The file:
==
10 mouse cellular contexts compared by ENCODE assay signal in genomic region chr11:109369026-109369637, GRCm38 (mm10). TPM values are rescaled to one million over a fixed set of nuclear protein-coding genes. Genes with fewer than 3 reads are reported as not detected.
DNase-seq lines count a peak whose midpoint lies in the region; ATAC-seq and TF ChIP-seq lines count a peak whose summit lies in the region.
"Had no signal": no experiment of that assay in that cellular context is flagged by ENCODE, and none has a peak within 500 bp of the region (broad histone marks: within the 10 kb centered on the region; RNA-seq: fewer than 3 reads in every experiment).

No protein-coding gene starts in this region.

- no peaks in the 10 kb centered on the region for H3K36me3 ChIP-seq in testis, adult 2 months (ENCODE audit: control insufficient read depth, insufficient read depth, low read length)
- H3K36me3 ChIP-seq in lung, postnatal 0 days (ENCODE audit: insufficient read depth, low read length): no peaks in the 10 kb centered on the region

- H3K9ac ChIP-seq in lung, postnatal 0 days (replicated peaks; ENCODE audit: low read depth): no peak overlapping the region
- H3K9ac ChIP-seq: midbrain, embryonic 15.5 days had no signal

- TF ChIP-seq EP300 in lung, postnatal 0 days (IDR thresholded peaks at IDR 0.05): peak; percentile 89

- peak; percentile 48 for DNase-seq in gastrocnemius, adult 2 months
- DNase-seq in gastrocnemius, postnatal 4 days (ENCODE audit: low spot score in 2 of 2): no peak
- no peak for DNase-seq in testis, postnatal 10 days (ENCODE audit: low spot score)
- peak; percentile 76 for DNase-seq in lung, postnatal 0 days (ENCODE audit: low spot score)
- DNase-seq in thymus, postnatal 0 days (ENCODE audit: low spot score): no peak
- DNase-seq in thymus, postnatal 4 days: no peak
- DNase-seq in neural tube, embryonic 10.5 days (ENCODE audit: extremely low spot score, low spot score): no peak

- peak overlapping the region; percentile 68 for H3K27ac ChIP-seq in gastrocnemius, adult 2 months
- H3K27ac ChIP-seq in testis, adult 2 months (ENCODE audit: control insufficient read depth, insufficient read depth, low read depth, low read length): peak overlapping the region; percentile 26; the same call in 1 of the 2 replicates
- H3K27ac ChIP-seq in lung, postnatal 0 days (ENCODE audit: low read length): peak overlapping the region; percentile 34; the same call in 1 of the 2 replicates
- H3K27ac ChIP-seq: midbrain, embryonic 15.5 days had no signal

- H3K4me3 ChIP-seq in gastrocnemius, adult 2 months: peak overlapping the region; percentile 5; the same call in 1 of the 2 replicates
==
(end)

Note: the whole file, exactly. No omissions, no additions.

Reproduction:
10 mouse cellular contexts compared by ENCODE assay signal in genomic region chr11:109369026-109369637, GRCm38 (mm10). TPM values are rescaled to one million over a fixed set of nuclear protein-coding genes. Genes with fewer than 3 reads are reported as not detected.
DNase-seq lines count a peak whose midpoint lies in the region; ATAC-seq and TF ChIP-seq lines count a peak whose summit lies in the region.
"Had no signal": no experiment of that assay in that cellular context is flagged by ENCODE, and none has a peak within 500 bp of the region (broad histone marks: within the 10 kb centered on the region; RNA-seq: fewer than 3 reads in every experiment).

No protein-coding gene starts in this region.

- no peaks in the 10 kb centered on the region for H3K36me3 ChIP-seq in testis, adult 2 months (ENCODE audit: control insufficient read depth, insufficient read depth, low read length)
- H3K36me3 ChIP-seq in lung, postnatal 0 days (ENCODE audit: insufficient read depth, low read length): no peaks in the 10 kb centered on the region

- H3K9ac ChIP-seq in lung, postnatal 0 days (replicated peaks; ENCODE audit: low read depth): no peak overlapping the region
- H3K9ac ChIP-seq: midbrain, embryonic 15.5 days had no signal

- TF ChIP-seq EP300 in lung, postnatal 0 days (IDR thresholded peaks at IDR 0.05): peak; percentile 89

- peak; percentile 48 for DNase-seq in gastrocnemius, adult 2 months
- DNase-seq in gastrocnemius, postnatal 4 days (ENCODE audit: low spot score in 2 of 2): no peak
- no peak for DNase-seq in testis, postnatal 10 days (ENCODE audit: low spot score)
- peak; percentile 76 for DNase-seq in lung, postnatal 0 days (ENCODE audit: low spot score)
- DNase-seq in thymus, postnatal 0 days (ENCODE audit: low spot score): no peak
- DNase-seq in thymus, postnatal 4 days: no peak
- DNase-seq in neural tube, embryonic 10.5 days (ENCODE audit: extremely low spot score, low spot score): no peak

- peak overlapping the region; percentile 68 for H3K27ac ChIP-seq in gastrocnemius, adult 2 months
- H3K27ac ChIP-seq in testis, adult 2 months (ENCODE audit: control insufficient read depth, insufficient read depth, low read depth, low read length): peak overlapping the region; percentile 26; the same call in 1 of the 2 replicates
- H3K27ac ChIP-seq in lung, postnatal 0 days (ENCODE audit: low read length): peak overlapping the region; percentile 34; the same call in 1 of the 2 replicates
- H3K27ac ChIP-seq: midbrain, embryonic 15.5 days had no signal

- H3K4me3 ChIP-seq in gastrocnemius, adult 2 months: peak overlapping the region; percentile 5; the same call in 1 of the 2 replicates